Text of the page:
(Their statement: Proprietary ESB vendors innovate faster)

This is plainly wrong. Just take a look at the release notes of TIBCO
ActiveMatrix BusinessWorks. This [1] is the latest version, and there's a
dropdown at the top to browse through past versions.

To analyse this statement, we need to track two things at least: (1)
frequency of releases, (2) new features introduced per release.

About frequency of releases:

TIBCO ActiveMatrix release line 6.x: 9 months between minor releases, 4
months between micro releases.

                        [9 months]
6.1.0 (May 2014)    --->    6.2.0 (Nov 2014)
6.1.1 (Sep 2014)              6.2.1 (Mar 2015)
[4 months]                        [4 months]

Camel (analysing past 2 minor releases): less than 6 months between minors,
less than 3 between micros. I noticed that 2.15.1 was released quite early,
so I included another datapoint for one more 2.14.x micro release.

                              [< 6 months]
2.14.0 (18 Sep 2014)  ===>  2.15.0 (10 Mar 2015)
2.14.1 (16 Dec 2014)            2.15.1 (01 Apr 2015)
[< 3 months]                          [< 20 days (special circumstance
2.14.2 (10 Mar 2014)
[< 3 months]

I know that analysing so few releases is not an indicative – ideally we
would analyse the entire release history – but I don't have time right now.
Nevertheless, the release policy of Camel is 6 months between majors and 3
months between micros (if I recall correctly).

Next, let's take a look at the innovation aspect:
* TIBCO AM BW 6.2.0 carries 22 new features [2], many of which have to do
with their IDE, not with core functionality.
* Camel 2.14.0 carried 38 new and noteworthy features, PLUS 15 new
components, 1 data format, 1 new EIP (Circuit Breaker), etc.

Judge for yourselves ;-)

*> *Myth #3 - Access to Source Allows Reviewing Code and Deploying Safely**

(Their statement: Access to source does not uncover vulnerabilities).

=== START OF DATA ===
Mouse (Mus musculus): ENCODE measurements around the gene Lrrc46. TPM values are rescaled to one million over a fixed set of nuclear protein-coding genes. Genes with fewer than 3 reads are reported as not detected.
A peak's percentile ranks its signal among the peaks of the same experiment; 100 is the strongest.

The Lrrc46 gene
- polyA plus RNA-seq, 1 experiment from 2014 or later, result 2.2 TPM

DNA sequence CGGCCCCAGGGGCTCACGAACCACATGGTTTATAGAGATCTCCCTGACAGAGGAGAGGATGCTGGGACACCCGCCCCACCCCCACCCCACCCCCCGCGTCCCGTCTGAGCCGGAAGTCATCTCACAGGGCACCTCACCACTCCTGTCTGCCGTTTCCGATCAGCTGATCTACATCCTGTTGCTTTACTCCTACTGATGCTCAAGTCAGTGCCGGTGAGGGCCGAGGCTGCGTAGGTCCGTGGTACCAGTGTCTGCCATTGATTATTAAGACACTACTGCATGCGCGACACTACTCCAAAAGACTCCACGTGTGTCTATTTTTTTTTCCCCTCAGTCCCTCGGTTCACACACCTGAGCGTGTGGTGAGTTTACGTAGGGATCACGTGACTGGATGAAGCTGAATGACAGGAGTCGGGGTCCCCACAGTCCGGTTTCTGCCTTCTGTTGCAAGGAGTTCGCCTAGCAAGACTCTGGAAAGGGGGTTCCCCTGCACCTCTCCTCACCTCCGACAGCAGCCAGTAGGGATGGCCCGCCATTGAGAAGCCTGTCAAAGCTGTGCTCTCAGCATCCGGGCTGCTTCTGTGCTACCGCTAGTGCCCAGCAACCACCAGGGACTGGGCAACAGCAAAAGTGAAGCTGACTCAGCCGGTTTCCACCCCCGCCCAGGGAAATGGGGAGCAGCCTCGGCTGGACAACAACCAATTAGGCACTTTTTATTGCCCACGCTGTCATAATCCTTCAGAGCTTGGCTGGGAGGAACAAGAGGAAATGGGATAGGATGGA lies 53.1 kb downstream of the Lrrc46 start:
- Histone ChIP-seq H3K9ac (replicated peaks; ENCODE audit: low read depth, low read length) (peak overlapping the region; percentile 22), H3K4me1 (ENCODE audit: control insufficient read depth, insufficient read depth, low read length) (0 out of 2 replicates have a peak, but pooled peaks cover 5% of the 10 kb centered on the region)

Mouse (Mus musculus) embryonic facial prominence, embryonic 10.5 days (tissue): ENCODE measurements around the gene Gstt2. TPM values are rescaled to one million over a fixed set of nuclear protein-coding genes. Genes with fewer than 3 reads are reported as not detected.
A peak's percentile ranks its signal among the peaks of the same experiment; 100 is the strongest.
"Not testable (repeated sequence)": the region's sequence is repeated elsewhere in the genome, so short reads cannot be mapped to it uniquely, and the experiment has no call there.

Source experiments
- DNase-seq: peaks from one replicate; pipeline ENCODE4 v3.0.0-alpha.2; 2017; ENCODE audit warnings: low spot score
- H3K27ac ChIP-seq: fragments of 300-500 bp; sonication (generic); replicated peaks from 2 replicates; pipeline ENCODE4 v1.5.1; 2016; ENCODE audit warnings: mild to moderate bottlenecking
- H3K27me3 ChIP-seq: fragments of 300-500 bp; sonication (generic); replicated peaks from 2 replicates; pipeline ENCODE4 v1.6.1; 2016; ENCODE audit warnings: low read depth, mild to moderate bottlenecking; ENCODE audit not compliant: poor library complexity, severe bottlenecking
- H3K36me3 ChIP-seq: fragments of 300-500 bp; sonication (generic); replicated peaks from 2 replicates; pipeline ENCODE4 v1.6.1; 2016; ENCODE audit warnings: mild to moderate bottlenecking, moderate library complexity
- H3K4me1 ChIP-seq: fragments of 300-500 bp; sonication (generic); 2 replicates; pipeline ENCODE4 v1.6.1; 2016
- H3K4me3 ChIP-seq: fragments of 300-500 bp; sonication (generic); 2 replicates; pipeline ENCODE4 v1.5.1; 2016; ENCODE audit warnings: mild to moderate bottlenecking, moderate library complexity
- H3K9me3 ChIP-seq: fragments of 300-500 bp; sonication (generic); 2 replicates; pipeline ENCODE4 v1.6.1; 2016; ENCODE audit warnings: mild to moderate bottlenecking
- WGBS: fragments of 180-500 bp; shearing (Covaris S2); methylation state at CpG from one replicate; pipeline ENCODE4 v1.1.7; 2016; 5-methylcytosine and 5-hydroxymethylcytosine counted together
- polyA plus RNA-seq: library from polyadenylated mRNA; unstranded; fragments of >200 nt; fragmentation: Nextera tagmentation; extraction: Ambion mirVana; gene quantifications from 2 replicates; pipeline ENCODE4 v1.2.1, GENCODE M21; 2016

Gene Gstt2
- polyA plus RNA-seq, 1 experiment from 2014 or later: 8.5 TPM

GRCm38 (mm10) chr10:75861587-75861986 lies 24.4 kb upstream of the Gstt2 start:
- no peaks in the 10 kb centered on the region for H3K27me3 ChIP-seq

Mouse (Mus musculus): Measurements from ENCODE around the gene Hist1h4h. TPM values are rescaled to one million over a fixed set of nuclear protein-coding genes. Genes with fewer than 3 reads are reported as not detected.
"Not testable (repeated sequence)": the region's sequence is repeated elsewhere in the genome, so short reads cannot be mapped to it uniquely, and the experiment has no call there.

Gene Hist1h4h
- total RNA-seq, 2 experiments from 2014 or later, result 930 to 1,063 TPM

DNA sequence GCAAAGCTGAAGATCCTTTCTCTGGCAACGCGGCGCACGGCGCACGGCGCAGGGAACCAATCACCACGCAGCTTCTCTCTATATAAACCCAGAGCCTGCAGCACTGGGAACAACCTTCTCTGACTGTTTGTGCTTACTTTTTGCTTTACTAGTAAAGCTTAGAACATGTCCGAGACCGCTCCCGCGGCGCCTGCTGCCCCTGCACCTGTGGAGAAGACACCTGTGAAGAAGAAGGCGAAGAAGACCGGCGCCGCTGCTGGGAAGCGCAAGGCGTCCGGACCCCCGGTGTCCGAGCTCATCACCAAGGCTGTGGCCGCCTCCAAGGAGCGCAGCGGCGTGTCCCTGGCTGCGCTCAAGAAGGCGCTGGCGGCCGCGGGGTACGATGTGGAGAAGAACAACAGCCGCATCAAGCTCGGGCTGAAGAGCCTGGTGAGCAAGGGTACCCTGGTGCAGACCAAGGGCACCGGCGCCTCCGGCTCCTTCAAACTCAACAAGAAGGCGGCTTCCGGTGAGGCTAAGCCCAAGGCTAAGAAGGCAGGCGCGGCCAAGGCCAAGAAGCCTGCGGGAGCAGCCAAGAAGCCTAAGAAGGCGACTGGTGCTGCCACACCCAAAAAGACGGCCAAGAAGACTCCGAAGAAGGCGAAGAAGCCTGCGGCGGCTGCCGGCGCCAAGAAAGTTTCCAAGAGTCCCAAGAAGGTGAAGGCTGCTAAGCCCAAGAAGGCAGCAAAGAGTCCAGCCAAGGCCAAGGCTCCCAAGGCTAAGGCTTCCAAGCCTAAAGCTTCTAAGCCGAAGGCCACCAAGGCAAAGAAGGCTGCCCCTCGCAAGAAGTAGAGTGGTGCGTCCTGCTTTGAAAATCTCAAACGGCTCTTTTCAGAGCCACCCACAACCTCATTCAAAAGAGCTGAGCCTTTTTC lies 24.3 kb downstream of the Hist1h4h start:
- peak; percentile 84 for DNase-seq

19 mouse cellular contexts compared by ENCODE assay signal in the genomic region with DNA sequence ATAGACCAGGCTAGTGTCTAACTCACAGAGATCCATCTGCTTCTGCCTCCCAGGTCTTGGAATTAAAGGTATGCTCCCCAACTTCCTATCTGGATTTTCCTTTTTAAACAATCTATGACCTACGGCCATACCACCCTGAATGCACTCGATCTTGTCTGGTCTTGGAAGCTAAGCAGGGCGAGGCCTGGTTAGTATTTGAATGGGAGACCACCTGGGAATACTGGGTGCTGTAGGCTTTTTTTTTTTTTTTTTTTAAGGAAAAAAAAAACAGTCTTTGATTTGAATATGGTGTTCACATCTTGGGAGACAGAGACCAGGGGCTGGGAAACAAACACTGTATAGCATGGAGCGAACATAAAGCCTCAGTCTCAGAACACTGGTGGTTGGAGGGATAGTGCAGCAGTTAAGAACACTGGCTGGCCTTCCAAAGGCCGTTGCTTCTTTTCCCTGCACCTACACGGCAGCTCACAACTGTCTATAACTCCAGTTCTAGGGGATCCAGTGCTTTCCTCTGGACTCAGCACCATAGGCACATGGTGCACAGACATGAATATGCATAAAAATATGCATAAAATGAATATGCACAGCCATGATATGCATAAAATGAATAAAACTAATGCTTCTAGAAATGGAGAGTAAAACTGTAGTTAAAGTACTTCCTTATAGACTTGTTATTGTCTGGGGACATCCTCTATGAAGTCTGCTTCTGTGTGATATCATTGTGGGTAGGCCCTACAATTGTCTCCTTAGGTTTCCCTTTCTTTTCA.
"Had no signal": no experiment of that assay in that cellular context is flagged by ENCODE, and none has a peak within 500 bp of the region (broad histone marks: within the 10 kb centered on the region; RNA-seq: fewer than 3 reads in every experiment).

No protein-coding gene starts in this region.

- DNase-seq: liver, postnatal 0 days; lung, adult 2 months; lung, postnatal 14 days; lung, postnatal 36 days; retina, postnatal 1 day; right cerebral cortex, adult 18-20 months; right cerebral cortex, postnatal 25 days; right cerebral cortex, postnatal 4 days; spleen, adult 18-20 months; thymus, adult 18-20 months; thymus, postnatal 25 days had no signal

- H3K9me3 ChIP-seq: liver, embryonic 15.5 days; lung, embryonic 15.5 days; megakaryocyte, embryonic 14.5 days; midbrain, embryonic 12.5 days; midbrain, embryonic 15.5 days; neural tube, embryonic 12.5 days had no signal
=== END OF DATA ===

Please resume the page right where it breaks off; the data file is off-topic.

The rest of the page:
Well, all software has vulnerabilities and with Open Source you can
identify them yourself and fix them. With proprietary software, you rely
entirely on the vendor's turnaround time.

Moreover, we are very transparent about this and we publish our Security
Advisories here [3].

*> *Myth #4 - Open Source and SaaS Work Well Together**

They say: "Cloud-based open-source ESBs work just like other SaaS
applications: you typically don't have access to the code. How well will it
connect your on-premise applications with other SaaS services? You can't

Well, that's just plain absurd. It amuses me that a closed-source vendor is
using the "you don't have access to the code" against an Open Source
product :D Makes zero sense, both marketing- and technical-wise.

With TIBCO, you don't have access to the source on-premises nor cloud-based
software. With the other vendor, you may not have access to the source of
their iPaaS but you know it's largely based on the on-premises software, to
which you have access (even though it's a "gated community" in the strict


Discussion open! 1, 2, 3... GO!



*Raúl Kripalani*
Apache Camel PMC Member & Committer | Enterprise Architect, Open Source
Integration specialist | | twitter: @raulvk